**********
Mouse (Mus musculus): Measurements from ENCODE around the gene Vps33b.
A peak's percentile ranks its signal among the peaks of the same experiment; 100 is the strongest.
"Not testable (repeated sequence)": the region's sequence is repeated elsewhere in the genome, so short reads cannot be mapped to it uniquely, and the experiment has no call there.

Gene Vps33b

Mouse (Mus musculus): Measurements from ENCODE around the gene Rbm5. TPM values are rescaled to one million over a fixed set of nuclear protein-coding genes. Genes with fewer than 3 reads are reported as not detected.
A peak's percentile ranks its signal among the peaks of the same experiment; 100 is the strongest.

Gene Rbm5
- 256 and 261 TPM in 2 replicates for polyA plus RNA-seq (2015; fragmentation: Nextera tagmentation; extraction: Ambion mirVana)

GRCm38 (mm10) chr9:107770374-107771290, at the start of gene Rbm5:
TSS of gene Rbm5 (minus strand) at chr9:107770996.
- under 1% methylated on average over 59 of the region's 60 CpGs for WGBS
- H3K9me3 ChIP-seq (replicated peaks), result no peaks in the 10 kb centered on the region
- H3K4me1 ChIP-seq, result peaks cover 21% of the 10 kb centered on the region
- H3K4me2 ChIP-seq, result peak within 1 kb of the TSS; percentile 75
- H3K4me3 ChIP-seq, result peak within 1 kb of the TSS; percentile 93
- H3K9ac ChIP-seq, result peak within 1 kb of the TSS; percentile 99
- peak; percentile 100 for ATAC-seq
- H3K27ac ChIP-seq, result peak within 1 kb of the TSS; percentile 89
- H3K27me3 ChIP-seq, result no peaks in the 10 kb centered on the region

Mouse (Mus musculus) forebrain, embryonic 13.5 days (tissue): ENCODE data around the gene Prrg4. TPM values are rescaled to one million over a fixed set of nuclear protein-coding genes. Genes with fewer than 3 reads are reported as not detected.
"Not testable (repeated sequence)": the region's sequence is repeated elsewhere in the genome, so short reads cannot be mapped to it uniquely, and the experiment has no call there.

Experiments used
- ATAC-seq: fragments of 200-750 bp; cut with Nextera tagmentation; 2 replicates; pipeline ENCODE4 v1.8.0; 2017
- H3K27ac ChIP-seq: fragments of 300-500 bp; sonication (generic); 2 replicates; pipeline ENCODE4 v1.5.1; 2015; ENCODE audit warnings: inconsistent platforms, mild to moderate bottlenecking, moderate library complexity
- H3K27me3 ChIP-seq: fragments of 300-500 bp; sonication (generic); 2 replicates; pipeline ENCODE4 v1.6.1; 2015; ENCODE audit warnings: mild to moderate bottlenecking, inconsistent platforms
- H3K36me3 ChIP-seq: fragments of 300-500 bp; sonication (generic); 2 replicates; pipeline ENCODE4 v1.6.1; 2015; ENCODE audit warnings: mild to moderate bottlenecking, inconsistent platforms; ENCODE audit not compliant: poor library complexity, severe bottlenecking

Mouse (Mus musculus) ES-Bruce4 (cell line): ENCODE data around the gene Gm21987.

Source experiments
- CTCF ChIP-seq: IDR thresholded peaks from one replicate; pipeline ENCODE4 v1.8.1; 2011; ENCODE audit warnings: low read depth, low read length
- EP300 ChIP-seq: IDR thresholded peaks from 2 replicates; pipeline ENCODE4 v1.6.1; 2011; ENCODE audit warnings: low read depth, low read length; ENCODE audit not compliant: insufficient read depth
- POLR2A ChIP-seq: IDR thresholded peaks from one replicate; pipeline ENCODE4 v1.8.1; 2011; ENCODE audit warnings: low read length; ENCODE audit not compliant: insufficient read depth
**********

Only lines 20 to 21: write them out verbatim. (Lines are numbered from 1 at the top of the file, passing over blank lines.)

Mouse (Mus musculus) forebrain, embryonic 13.5 days (tissue): ENCODE data around the gene Prrg4. TPM values are rescaled to one million over a fixed set of nuclear protein-coding genes. Genes with fewer than 3 reads are reported as not detected.
"Not testable (repeated sequence)": the region's sequence is repeated elsewhere in the genome, so short reads cannot be mapped to it uniquely, and the experiment has no call there.